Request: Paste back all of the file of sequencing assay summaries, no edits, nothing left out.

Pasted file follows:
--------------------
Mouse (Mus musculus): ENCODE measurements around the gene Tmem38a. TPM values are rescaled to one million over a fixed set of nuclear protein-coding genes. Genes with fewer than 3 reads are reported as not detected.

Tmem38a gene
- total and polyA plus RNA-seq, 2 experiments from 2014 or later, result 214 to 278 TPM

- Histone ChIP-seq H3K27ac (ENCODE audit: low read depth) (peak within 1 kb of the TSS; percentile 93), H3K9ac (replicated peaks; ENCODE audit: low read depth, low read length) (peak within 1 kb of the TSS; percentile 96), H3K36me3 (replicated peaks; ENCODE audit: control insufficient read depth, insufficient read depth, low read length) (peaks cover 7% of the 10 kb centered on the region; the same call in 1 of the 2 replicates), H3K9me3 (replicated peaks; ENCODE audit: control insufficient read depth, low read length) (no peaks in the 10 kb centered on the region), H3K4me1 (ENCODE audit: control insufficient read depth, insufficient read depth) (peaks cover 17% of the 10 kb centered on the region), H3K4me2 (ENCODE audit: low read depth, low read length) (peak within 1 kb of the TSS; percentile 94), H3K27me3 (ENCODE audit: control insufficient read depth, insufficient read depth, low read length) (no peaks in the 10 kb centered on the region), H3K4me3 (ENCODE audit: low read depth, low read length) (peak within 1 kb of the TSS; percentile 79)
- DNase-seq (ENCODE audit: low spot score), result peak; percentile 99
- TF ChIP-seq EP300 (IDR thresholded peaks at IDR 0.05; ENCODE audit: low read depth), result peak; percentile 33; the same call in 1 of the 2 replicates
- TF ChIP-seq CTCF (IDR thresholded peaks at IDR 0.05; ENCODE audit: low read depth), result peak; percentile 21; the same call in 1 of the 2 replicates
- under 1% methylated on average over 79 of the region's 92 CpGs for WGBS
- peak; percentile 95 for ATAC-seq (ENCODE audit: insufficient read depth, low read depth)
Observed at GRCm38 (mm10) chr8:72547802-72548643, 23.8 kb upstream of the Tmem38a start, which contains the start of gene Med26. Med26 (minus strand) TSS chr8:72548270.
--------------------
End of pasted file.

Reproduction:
Mouse (Mus musculus): ENCODE measurements around the gene Tmem38a. TPM values are rescaled to one million over a fixed set of nuclear protein-coding genes. Genes with fewer than 3 reads are reported as not detected.

Tmem38a gene
- total and polyA plus RNA-seq, 2 experiments from 2014 or later, result 214 to 278 TPM

- Histone ChIP-seq H3K27ac (ENCODE audit: low read depth) (peak within 1 kb of the TSS; percentile 93), H3K9ac (replicated peaks; ENCODE audit: low read depth, low read length) (peak within 1 kb of the TSS; percentile 96), H3K36me3 (replicated peaks; ENCODE audit: control insufficient read depth, insufficient read depth, low read length) (peaks cover 7% of the 10 kb centered on the region; the same call in 1 of the 2 replicates), H3K9me3 (replicated peaks; ENCODE audit: control insufficient read depth, low read length) (no peaks in the 10 kb centered on the region), H3K4me1 (ENCODE audit: control insufficient read depth, insufficient read depth) (peaks cover 17% of the 10 kb centered on the region), H3K4me2 (ENCODE audit: low read depth, low read length) (peak within 1 kb of the TSS; percentile 94), H3K27me3 (ENCODE audit: control insufficient read depth, insufficient read depth, low read length) (no peaks in the 10 kb centered on the region), H3K4me3 (ENCODE audit: low read depth, low read length) (peak within 1 kb of the TSS; percentile 79)
- DNase-seq (ENCODE audit: low spot score), result peak; percentile 99
- TF ChIP-seq EP300 (IDR thresholded peaks at IDR 0.05; ENCODE audit: low read depth), result peak; percentile 33; the same call in 1 of the 2 replicates
- TF ChIP-seq CTCF (IDR thresholded peaks at IDR 0.05; ENCODE audit: low read depth), result peak; percentile 21; the same call in 1 of the 2 replicates
- under 1% methylated on average over 79 of the region's 92 CpGs for WGBS
- peak; percentile 95 for ATAC-seq (ENCODE audit: insufficient read depth, low read depth)
Observed at GRCm38 (mm10) chr8:72547802-72548643, 23.8 kb upstream of the Tmem38a start, which contains the start of gene Med26. Med26 (minus strand) TSS chr8:72548270.